The stretch of south Coors Boulevard where Brendan McClure was struck and killed by a Bernalillo County Sheriff’s Office patrol car shortly after 1 a.m. on a summer night four years ago has been described by one safety expert as a “walking death trap.”
It was, and still is, an apt description. There is commercial development on one side of the four-lane highway where the speed limit ranges up to 55 mph, and residential development across the road. Couple that with a lack of lighting, sidewalks and crosswalks. Add in a government response that approaches glacial, and you have a recipe for injury and death.
McClure isn’t the only pedestrian to lose his life along that stretch of road. The state Department of Transportation recorded four additional pedestrian deaths along the half-mile stretch from Las Estancias Shopping Center to Gun Club Road between 2016 and 2019.
Safety activist Scot Key, who dubbed the stretch a “walking death trap,” wrote on his website in 2019 that “Three layers of bureaucracy have mucked up Coors at/near Rio Bravo.” Those three layers would be the state, Bernalillo County and the city of Albuquerque.
Tragic and discouraging as all this is, the deaths of McClure, 28, and others along South Coors are an all-too-familiar story for New Mexico, which has been the deadliest state for pedestrians four years running.
In 2020, 81 people were fatally struck by vehicles across the state, with Albuquerque accounting for 30 of the fatalities. Many others were seriously injured.
The city, state and county have all taken aim at the problem, and last year’s pedestrian death toll was down from 2019’s. But whether the response at all levels has been soon enough — or sufficiently effective — is open to debate.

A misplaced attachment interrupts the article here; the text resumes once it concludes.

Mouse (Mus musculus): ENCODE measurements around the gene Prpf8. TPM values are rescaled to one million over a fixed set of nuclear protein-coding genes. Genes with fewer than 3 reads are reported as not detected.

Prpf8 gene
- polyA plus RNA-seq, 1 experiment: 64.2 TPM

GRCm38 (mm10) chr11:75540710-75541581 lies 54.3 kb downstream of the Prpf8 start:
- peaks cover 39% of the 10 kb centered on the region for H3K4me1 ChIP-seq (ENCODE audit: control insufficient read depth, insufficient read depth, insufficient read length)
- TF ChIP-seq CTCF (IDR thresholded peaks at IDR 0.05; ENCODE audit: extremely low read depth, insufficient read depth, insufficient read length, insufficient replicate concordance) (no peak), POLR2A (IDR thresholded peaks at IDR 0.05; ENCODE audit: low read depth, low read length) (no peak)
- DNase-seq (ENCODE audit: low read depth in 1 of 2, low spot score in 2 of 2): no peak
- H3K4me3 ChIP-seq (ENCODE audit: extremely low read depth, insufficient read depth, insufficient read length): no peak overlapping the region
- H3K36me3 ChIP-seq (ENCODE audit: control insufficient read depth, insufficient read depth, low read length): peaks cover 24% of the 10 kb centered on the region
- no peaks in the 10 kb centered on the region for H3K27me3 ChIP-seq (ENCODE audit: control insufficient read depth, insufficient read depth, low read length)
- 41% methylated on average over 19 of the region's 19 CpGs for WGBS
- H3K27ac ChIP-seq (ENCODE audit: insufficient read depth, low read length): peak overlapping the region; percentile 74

The state Department Transportation declared in August that “We must take action. … Comprehensive pedestrian safety isn’t just a governor’s priority; it isn’t just a NMDOT priority — it’s a county, state and city priority.”
But documents released by the DOT lack specifics regarding possible infrastructure changes to cut the death toll, although they do lay out some goals and policy changes, including getting feedback from vulnerable communities, identifying locations for pedestrian signals and revisiting speed limits.
At the city level, Mayor Tim Keller in 2019 signed on to the Vision Zero pledge, a promise to work to end traffic fatalities in Albuquerque with an emphasis on pedestrians and bicyclists. It has taken a number of steps, including cutting the speed limit Downtown, identifying school crosswalks in need of updating, planning to revamp travel on West Central and Rio Grande Boulevard and adding 300 streetlights around the city. But a Journal analysis last year found that no city projects aimed at pedestrian safety had been planned for the nearly 3-mile stretch of Central in the International District, where eight pedestrians were killed last year. It’s an area with a large number of homeless people, some with drug- and alcohol-abuse problems.
Councilor Pat Davis said it took four years to get a crosswalk in the area.
As for the deadly stretch of Coors where McClure was killed in 2017?
Four years later — “four” is not a typo — the state DOT at the urging of Bernalillo County officials has finally asked a private contractor to assess the stretch of road and recommend improvements. Officials say they hope to begin phasing in street lighting within the year, to be followed by other fixes over the next 18 months or so.
Back in 2016, Key wrote that the “inability and unwillingness of the city, county and state to modernize and safeguard this stretch of Coors needs to change. Now.”
“Now” is the operative word. If we want to make a dent in our state’s awful pedestrian death toll, there needs to be action that is fast, deliberate, concrete and backed up by the necessary funding. For starters, identify the top 10 pedestrian death traps, including South Coors and East Central, and address them with specific changes including lighting, signals and crosswalks. And as Key said, do it “now.” When it comes to fixing the tragedy of pedestrian fatalities, the strategy should be “run, don’t walk.”
This editorial first appeared in the Albuquerque Journal. It was written by members of the editorial board and is unsigned as it represents the opinion of the newspaper rather than the writers.